Great-great-Grandma's Swimsuit Was a Hot Mess


The bathing suits pictured here are nothing like the costumes women started out swimming in. Jupiterimages/Stockbyte/Getty Images

Modern women may think they have swimsuit issues but compared with the "swimming costumes" of yesteryear, the currently available fashion is straight up enviable, whether you're going for full coverage or a little less. Still a relatively new invention, swimsuits have undergone a tremendous overhaul over the last century or so.

In this episode of the podcast "Dressed: A History of Fashion," hosts April Calahan and Cassidy Zachary dive deep into the complicated history of fashion's arguably most controversial garment.

The ocean may have formed 3.8 billion years ago, but swimming didn't become a popular pastime until around the early 19th century, and was known then as "bathing." The advent of this leisure pursuit begged the question of what a person should wear. Men, not being subject to the same archaic modesty rules as women of the day, had it easy. However, since showing skin has traditionally been inextricably linked with sex and morality, women were totally up a creek, so to speak. This modern shift was actually in stark contrast to the ideals of thousands of years ago, when ancient Romans and Greeks took pride in the athletic body, even displaying paintings of women in two-piece garments. Oh, the horror!

Fast-forward many, many years and the influence of Christianity was evident on the development of the bathing costume. (The first known use of "swimsuit" didn't occur until 1926, says Merriam-Webster.). In fact, the original bathing suits for most of the 19th century required women to be covered from foot to neck in a long-sleeved belted dress on top of pants, often while still outfitted in cumbersome pantaloons. Insult to injury time — this combo was typically made from wool, thanks to its water-resistant properties. As our hosts point out, the entire ensemble easily weighed around 30 pounds (nearly 14 kilograms) when wet!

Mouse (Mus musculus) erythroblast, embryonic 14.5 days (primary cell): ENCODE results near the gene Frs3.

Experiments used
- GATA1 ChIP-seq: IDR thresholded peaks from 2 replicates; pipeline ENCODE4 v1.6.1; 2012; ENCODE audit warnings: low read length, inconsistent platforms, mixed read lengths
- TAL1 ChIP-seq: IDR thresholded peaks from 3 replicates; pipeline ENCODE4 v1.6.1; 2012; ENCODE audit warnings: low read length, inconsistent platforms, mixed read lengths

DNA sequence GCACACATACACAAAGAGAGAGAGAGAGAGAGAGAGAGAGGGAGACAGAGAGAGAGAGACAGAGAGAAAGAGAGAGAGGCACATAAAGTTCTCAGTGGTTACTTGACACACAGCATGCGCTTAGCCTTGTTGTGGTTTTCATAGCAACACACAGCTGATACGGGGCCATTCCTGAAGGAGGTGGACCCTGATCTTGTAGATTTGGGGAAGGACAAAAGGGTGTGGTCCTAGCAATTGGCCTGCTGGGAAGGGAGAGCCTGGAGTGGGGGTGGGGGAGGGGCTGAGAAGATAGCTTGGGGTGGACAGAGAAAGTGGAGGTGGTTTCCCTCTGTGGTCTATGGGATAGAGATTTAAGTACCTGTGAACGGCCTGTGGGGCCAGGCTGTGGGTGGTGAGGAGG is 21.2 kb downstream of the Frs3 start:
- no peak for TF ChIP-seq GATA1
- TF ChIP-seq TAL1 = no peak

Elaborate though this outfit was, it paled in comparison to the spectacle of actually being on the beach. In fact, women of the era were expected to go into a small wooden house (fully clothed), which could be rented on the beach. Once safely tucked away inside this "bathing machine," she changed into the bathing costume, only daring to emerge after the house had been pulled into the water by a team of horses. Then, she could exit the hut, swim in relative privacy thanks to the shelter of the waves, re-enter the hut and be pulled back to shore, with her virtue intact.

Go ahead, eye-roll so hard. We'll wait.

Although many women today would undoubtedly revolt against such a process, this getup stayed around for an astonishingly long time. Even after people started to get woke and develop better options they were still difficult to wear, much less swim around in. Plus, these somewhat curve-hugging, slightly skin-baring outfits incited much controversy, inspiring debate, laws regulating bathing suits and even throngs of police swarming beaches to arrest violators.

Eventually, however, the tide started to turn on public opinion about bathing suits, and some much-needed alterations were made to the garment.

Tune in to the podcast to learn more about the people and companies who facilitated this change, as well as the extreme lengths they had to go to. Then, don your swimsuit with pride and strut your stuff, confident that no one's going to arrest you unless you go really wild.


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